If anything ever convinced me that Ebele Jonathan is afraid of my presidential candidacy it is the fact that he has suddenly decided to become a writer. He wrote in the Washington Post:
“My silence as we work to accomplish the task at hand is being misused by partisan critics to suggest inaction or even weakness. My silence has been necessary to avoid compromising the details of our investigation.”
I don’t blame him. I blame people like Leonardo Da Vinci who said silly things like: “Nothing strengthens authority so much as silence.” That is why my soon-to-be predecessor has refused to respond to any of my messages. In fact you recall, even when I went to the villa, he refused to come out of his room, sending the equally silent Namadi Sambo to represent him at the event.
All of this reminds me of an urban tale in Kogi politics, where during the 2003 election campaigns, to spite Ibrahim Idris, owner of Ibro Hotel, Prince Abubakar Audu who was seeking re-election said that those who know how to sell food should stick to selling food. My reaction to Jonathan will not be out of spite. But I will say that those who know how to be silent should continue to remain silent. Let those of us who are writers be writers. He should not drag it with me. It takes years to learn how to be a doctor or lawyer, but everyone thinks they can jump and become a writer. And perhaps I should just remind Jonathan that Yevgeny Yevtushenko said that when truth is replaced by silence, the silence is a lie.
The 2014 FIFA Men’s World Cup is the first time I have followed football closely. I have always found fanatical following of football both weird and energy consuming. However, the quality of the football and the drama have more than compensated for my time. Also, as president come 2015, I should start watching what most Nigerian men watch, if only to feel what they feel. I will resume my football atheism after the World Cup.
If I was president, I would have given the Nigerian Football Team an award in spite of their crashing out of the round of 16. Our team was undoubtedly the most contented loser in the round of 16. Whereas most losing teams broke down, holding their heads in pain or crying their eyes out, ours only stopped short of celebrating. Commendable. Joseph Yobo, the captain of the team, led by example in this regard. Even though he got on the score sheet as a French scorer, he was enthusiastically saying hello to other players right after the game, as if losing was the most normal thing in the world. God bless the Super Eagles.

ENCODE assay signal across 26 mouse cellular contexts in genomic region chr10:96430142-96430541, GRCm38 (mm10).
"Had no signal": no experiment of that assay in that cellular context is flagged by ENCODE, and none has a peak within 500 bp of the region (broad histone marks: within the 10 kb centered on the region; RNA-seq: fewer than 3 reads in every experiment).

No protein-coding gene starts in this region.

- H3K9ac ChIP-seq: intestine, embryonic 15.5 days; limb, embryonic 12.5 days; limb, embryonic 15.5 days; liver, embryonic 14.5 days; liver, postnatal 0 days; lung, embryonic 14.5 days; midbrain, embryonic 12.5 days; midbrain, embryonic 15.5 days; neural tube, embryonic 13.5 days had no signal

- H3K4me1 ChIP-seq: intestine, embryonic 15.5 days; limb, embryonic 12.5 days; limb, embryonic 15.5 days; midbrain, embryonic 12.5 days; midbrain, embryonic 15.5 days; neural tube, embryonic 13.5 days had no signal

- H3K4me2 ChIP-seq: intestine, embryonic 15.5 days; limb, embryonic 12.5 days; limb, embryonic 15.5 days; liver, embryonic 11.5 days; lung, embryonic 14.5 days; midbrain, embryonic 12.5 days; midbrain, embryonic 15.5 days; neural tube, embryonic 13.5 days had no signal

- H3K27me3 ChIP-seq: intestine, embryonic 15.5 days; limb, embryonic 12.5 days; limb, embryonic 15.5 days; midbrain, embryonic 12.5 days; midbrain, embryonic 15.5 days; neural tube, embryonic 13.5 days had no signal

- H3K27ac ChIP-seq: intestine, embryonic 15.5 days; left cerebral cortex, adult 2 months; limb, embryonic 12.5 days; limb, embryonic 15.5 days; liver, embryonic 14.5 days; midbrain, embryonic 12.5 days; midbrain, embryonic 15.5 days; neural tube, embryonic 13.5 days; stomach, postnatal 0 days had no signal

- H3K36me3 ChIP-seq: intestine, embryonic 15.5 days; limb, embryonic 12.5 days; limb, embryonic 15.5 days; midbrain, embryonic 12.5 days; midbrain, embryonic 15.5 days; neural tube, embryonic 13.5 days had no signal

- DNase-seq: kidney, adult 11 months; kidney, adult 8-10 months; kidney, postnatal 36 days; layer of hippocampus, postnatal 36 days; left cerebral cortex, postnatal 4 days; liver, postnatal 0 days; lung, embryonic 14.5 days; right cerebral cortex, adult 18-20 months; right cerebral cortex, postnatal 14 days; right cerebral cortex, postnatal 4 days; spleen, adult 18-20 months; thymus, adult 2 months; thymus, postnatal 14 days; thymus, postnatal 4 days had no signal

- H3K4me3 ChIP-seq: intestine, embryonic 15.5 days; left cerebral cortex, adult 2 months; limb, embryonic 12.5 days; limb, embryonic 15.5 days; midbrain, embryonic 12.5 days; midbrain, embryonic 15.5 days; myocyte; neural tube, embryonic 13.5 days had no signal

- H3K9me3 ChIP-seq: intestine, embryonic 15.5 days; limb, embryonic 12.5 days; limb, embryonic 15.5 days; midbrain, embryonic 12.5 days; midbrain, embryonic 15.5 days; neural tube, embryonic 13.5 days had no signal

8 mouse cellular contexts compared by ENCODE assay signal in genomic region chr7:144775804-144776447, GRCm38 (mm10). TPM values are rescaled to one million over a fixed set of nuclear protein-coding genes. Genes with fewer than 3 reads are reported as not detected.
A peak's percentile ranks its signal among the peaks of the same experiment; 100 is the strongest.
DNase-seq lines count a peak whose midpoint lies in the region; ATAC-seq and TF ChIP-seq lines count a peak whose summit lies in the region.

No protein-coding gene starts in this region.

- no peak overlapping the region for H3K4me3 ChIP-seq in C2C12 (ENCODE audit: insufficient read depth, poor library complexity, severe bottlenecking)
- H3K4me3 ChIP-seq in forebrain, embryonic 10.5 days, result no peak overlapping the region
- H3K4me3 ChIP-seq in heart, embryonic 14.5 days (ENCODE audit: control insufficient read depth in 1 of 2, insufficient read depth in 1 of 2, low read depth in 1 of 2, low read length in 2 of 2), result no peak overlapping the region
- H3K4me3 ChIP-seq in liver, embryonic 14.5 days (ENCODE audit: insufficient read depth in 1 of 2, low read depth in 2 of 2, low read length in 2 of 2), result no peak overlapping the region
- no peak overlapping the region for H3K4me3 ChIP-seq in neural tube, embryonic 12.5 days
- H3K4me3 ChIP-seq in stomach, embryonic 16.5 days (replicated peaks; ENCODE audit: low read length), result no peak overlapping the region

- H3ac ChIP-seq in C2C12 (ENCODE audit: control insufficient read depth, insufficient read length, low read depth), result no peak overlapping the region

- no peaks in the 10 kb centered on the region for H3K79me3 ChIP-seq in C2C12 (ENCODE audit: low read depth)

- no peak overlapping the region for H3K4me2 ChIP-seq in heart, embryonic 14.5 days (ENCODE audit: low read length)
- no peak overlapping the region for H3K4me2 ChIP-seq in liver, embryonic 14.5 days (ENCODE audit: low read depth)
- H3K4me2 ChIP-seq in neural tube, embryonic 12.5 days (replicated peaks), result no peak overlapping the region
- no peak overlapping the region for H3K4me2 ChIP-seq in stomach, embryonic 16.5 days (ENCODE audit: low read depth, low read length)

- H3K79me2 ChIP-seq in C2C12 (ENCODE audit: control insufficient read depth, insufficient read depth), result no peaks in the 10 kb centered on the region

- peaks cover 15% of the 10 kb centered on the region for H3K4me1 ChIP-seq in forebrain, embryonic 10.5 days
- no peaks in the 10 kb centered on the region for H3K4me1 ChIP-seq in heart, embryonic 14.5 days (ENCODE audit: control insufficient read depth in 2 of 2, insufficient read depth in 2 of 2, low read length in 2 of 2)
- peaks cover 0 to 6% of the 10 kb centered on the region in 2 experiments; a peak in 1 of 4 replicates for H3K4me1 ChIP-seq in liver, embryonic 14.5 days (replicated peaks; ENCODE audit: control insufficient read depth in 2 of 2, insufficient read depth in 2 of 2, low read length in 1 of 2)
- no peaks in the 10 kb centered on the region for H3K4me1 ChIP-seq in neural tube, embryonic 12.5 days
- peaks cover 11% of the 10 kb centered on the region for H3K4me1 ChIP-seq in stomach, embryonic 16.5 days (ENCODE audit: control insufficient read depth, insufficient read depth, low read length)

When I heard that Dino Melaye had a new light-complexioned woman in his life after the old dark one left, I congratulated him for moving up in the world. As a lawyer I am trained not to draw conclusions after listening to one side of a story. So the fact that photos of his old wife after being allegedly battered by him are all over the internet didn’t deter me from wishing him well in his new upgraded hustle. I only warned that hitting the new light-skinned woman could produce disastrous evidence in a court of law. The previous dark woman claimed to have been hit with a wooden plank. She is quite dark in complexion and it was hard to tell by just looking that she was ‘planked’.
Sadly only six months after, news reaching my campaign office is that Alero, the light-skinned woman who is allegedly pregnant with Dino’s child, has moved out of the house after claims of beatings and false imprisonment. Life is cruel sha. Dino should travel home to Kogi and kneel down in the village square and beg his enemies to forgive him. This is surely home trouble. And I know that he hangs out with Jesus and all every Sunday on Twitter, but this matter is beyond that. Some spirits you have to confront yourself. I wish Dino all the best in this hustle. Perhaps I should just add that Dino has denied hitting Alero “or any other woman”.
Ps. After allegedly spending 470 million dollars on CCTV cameras in the FCT, the Nigerian government, following the most recent bombing in Abuja, advised residents to install CCTV cameras in their homes and business premises. That the Nigerian government has the effrontery to say this, without fear or shame, says something not about the government, but about us as Nigerians. Maybe we do not feel enough ownership of the money that comes from crude oil. Maybe if the money spent by government was taxpayer’s money in the real sense of the term, people might be more proactive in demanding accountability.
Ps. 2. This week in Lagos, the Nigerian army allowed its men sink to a new low. Like outlaws in an ungoverned countryside, the men and women who took oaths to protect Nigeria and Nigerians from internal and external aggressors, became arsonists and attackers in retaliation for an accident involving one of their own. It is too much to ask citizens already living in fear of insurgents under the worst of third world conditions to also live in fear of the people who should protect them. It is too damn much.
Ps. 3. I just saw this tweeted by Pastor E. A Adeboye: "If the one blocking your marriage is an insider and they refuse to let you go, they'll be buried this year." In my mind, there is hardly any difference between this kind of violent, unkind, and not to add superstitious speech and the violence of those who kill in God's name.